“The kindly God who lovingly fashioned each and every one of us and sprinkled the sky with shining stars for our delight — that God is, like Santa Claus, a myth of childhood, not anything a sane, undeluded adult could literally believe in. That God must either be turned into a symbol for something less concrete or abandoned altogether.” -Daniel Dennett, Darwin’s Dangerous Idea, p.18

The second major issue which I think we have to address when looking at the cause of lukewarmness in our traditionally Christian societies is the rise in popular “belief” in Atheism. By definition, atheism is the rejection of belief in God or gods, or to state positively, is the belief in the nonexistence of God or gods. Today atheism is commonly associated with the study of science, particularly evolution, however this is neither a necessary or sufficient condition for holding this belief. As we have seen in the number recited in an earlier post, traditionally strong forces for Christianity in Europe such as Britain, France, and Germany, are turning more and more to atheistic beliefs as a world view. Though the numbers are not quite as high in America, I think this is something that we should consider an up-and-coming problem here as well.

One interesting point of atheism is the fact that, even though it seems like such a trite thing, people didn’t specifically begin formulating atheism as a belief system until 16th century France. And even then, the true explosion of atheism onto the scene as a recognizable belief wasn’t until the modern period of the 18th and 19th centuries. Truly, the formulation of atheism was the result, not of man being to blind to see a god in the universe, but instead it resulted from man exalting himself (and more precisely, his intellect) as god. Atheism reached a major watermark when it was advanced by Karl Marx in The Communist Manifesto. Amazingly, all of this coincides well with the words of Paul in Romans 1: “Claiming to be wise, they became fools, and exchanged the glory of the immortal God for images resembling mortal man and birds and animals and creeping things.” Here we see man, thinking himself wise, exchanging the glory of God for the exaltation of the modern man and his powers of reason and science. Wow!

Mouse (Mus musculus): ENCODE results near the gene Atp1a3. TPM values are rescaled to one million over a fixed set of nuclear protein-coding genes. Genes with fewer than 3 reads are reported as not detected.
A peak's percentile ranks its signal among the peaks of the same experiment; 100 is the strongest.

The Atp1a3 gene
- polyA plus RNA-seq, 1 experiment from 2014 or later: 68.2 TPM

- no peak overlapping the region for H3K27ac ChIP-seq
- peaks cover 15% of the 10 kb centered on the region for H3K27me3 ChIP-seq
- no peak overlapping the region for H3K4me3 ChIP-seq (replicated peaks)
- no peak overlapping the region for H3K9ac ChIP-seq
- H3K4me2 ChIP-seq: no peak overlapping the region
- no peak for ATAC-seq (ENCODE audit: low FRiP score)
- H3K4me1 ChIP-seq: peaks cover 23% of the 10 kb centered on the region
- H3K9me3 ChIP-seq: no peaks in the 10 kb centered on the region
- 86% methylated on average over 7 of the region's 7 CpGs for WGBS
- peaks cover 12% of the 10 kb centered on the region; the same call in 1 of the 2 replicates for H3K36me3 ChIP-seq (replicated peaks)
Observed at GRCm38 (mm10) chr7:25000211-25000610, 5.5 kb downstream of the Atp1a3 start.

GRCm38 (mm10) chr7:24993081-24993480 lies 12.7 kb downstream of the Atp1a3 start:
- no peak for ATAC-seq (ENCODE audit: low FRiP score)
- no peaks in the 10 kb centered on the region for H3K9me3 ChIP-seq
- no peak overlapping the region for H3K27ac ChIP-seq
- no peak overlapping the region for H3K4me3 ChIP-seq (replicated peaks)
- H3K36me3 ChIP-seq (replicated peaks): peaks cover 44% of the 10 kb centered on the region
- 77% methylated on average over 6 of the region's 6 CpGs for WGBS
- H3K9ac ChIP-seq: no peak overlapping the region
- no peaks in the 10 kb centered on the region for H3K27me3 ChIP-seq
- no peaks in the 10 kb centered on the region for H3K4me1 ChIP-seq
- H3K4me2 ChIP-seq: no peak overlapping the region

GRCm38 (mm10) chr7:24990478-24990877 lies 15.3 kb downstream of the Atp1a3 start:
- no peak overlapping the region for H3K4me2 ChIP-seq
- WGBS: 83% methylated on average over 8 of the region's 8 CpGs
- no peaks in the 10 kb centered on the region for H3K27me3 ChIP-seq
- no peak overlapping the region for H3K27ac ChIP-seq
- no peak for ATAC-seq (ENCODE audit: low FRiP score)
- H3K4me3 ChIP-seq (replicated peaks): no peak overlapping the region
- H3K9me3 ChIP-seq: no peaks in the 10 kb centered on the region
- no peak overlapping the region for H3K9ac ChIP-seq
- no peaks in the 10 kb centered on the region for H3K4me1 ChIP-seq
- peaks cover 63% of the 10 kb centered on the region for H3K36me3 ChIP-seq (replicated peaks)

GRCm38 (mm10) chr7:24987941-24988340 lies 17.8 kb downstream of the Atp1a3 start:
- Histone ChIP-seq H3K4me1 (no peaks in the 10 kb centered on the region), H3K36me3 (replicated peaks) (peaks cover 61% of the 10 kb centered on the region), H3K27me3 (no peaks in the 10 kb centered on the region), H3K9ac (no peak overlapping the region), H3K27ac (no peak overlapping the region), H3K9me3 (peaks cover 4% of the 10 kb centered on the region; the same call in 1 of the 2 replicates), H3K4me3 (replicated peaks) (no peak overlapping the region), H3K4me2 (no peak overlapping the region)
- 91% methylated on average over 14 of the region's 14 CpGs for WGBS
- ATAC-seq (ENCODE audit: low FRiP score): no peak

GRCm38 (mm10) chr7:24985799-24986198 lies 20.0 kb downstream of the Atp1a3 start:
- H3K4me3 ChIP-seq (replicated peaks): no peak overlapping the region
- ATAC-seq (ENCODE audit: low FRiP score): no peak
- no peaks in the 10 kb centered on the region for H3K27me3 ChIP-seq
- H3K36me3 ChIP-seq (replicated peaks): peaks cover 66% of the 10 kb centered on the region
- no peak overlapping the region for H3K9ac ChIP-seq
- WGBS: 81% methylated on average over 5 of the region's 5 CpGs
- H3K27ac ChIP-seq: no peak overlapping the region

Now, in the 21st century, atheism is taken in a lot of places as the rule and not the exception. In America we are being confronted with an increasingly atheistic society, with the removal of God being pursued in all areas of public life. In the bookstores, books by prominent atheists such as Richard Dawkins, Daniel C. Dennett, and Sam Harris are sitting upfront and perennially rank among the top nonfiction titles. Atheism has truly moved out of the darkness and scandal of the French salons and has become an acceptable way of thinking throughout Western society.

As Christians seeking to awaken the faith in these Christian countries we must acknowledge the threat posed by atheism. In the consumer driven lifestyle of most Westerners, once an item is able to make its way into the pop-culture then it is able to win over disciples and stake its claim as a legitimate option to buy into. This is what atheism has done. It has pushed in through popular literature and with the sweeping current of educational reform and has established itself as the only intelligent choice. Above we see Dennett saying that atheism is the only thing a “sane” individual could accept, and Dawkins accuses those who claim faith in something as being intellectually dishonest, using a “cop-out” from actually thinking critically. The message is clear: only the mentally inadequate have faith in a god; the truly enlightened know that science has all of the answers and man can access them on his own. As such, Christianity becomes a mentally inferior way of life.

In order to effectively revive faith in our traditionally Christian societies, in order to carry out the Laodicean Project, we must be able to confront atheism, defend Christianity, and demonstrate the existence and character of God. A good resource for this is a series of lectures which R. Albert Mohler recently gave at Dallas Theological Seminary. I have placed the link below and encourage anyone interested in or currently dealing with the challenge of atheism to give it a listen and see just exactly what it is we’re up against.

God exists, and deep down inside, every man has been gifted with the knowledge of this by Him. Because of this we are all “without excuse” when faced with God’s wrath, no matter how much we deny it is true!

R. Albert Mohler- “The New Atheism”